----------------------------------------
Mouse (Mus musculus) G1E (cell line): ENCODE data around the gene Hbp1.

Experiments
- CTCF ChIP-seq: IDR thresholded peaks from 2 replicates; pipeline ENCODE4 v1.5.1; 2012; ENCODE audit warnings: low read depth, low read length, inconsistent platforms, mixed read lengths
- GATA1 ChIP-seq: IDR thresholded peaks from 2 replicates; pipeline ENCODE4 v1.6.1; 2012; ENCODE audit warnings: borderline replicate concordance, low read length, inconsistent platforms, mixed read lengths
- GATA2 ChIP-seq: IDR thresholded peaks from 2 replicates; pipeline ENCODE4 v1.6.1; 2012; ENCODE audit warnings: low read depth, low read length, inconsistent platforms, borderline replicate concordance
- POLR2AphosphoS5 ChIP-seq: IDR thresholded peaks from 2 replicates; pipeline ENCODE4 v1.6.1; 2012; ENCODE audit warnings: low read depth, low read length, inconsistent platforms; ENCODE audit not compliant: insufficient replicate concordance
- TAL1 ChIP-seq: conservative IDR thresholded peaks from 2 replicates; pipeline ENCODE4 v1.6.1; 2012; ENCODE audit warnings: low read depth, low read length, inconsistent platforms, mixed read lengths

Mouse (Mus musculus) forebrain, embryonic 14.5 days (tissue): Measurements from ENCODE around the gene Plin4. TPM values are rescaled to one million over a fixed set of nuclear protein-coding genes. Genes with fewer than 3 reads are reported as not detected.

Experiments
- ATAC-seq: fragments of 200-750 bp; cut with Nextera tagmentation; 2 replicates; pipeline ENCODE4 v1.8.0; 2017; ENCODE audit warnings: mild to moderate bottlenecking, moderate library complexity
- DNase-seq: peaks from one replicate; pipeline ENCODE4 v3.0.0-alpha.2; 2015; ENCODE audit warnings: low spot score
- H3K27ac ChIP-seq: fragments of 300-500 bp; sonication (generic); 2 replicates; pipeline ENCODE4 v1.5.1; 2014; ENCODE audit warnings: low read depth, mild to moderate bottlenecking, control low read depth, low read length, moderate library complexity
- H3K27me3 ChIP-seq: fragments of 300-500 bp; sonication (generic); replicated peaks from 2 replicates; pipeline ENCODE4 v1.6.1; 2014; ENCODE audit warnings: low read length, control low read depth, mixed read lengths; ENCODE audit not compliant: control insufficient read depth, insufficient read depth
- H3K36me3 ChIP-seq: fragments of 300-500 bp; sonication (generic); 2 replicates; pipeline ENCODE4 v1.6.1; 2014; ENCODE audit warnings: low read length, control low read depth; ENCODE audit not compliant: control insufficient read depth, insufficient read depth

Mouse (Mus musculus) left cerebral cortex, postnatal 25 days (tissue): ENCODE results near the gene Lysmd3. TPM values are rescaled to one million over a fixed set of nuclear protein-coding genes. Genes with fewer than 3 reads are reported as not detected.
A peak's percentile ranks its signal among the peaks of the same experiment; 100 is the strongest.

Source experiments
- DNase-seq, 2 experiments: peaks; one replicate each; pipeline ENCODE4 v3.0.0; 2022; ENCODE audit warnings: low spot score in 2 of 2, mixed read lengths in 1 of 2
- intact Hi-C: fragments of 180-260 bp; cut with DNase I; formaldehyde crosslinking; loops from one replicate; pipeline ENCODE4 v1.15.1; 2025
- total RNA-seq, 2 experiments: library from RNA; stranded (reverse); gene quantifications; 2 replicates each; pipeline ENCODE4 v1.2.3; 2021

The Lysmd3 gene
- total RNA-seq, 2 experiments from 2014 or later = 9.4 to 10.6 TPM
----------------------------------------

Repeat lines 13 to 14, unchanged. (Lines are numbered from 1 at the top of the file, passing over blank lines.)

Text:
- H3K27me3 ChIP-seq: fragments of 300-500 bp; sonication (generic); replicated peaks from 2 replicates; pipeline ENCODE4 v1.6.1; 2014; ENCODE audit warnings: low read length, control low read depth, mixed read lengths; ENCODE audit not compliant: control insufficient read depth, insufficient read depth
- H3K36me3 ChIP-seq: fragments of 300-500 bp; sonication (generic); 2 replicates; pipeline ENCODE4 v1.6.1; 2014; ENCODE audit warnings: low read length, control low read depth; ENCODE audit not compliant: control insufficient read depth, insufficient read depth